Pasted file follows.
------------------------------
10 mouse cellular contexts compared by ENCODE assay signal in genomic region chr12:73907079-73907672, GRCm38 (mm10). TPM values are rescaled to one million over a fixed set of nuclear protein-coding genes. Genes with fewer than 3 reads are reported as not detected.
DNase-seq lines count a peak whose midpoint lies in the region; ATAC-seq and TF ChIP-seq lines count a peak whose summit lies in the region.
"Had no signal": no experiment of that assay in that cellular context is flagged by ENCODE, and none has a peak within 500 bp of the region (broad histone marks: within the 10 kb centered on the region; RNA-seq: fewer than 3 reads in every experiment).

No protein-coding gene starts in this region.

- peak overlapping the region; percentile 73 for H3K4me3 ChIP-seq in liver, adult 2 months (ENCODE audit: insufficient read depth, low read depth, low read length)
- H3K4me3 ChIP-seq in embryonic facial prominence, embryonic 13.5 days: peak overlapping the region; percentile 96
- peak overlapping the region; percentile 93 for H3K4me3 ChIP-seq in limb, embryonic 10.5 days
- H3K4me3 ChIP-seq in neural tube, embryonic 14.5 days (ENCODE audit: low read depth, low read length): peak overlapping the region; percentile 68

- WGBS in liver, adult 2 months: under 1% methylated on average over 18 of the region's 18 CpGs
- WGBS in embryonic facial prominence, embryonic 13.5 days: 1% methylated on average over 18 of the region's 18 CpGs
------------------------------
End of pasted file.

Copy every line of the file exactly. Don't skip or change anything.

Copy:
10 mouse cellular contexts compared by ENCODE assay signal in genomic region chr12:73907079-73907672, GRCm38 (mm10). TPM values are rescaled to one million over a fixed set of nuclear protein-coding genes. Genes with fewer than 3 reads are reported as not detected.
DNase-seq lines count a peak whose midpoint lies in the region; ATAC-seq and TF ChIP-seq lines count a peak whose summit lies in the region.
"Had no signal": no experiment of that assay in that cellular context is flagged by ENCODE, and none has a peak within 500 bp of the region (broad histone marks: within the 10 kb centered on the region; RNA-seq: fewer than 3 reads in every experiment).

No protein-coding gene starts in this region.

- peak overlapping the region; percentile 73 for H3K4me3 ChIP-seq in liver, adult 2 months (ENCODE audit: insufficient read depth, low read depth, low read length)
- H3K4me3 ChIP-seq in embryonic facial prominence, embryonic 13.5 days: peak overlapping the region; percentile 96
- peak overlapping the region; percentile 93 for H3K4me3 ChIP-seq in limb, embryonic 10.5 days
- H3K4me3 ChIP-seq in neural tube, embryonic 14.5 days (ENCODE audit: low read depth, low read length): peak overlapping the region; percentile 68

- WGBS in liver, adult 2 months: under 1% methylated on average over 18 of the region's 18 CpGs
- WGBS in embryonic facial prominence, embryonic 13.5 days: 1% methylated on average over 18 of the region's 18 CpGs